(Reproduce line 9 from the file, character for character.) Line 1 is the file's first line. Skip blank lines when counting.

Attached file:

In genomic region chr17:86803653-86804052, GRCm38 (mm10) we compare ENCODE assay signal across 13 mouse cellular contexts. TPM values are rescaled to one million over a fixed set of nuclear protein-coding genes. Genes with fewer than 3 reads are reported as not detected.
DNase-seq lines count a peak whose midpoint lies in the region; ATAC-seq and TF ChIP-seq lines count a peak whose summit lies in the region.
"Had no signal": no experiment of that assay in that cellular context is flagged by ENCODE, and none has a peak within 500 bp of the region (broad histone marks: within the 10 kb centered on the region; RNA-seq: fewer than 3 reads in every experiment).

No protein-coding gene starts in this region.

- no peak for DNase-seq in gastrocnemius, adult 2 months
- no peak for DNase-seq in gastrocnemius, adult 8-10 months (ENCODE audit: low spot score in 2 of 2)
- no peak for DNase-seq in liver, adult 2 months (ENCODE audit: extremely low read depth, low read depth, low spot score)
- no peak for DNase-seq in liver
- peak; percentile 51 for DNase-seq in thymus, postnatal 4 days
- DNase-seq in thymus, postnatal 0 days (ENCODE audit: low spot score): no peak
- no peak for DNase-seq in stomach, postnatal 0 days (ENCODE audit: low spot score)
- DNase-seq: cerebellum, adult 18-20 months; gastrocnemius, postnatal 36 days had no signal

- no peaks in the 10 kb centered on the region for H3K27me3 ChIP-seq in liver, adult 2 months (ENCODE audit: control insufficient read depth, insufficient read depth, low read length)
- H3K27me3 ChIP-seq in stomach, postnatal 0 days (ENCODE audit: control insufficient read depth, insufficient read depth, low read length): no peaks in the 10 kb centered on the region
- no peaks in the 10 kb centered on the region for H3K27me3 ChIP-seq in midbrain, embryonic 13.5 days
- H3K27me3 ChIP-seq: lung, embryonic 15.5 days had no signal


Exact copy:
- peak; percentile 51 for DNase-seq in thymus, postnatal 4 days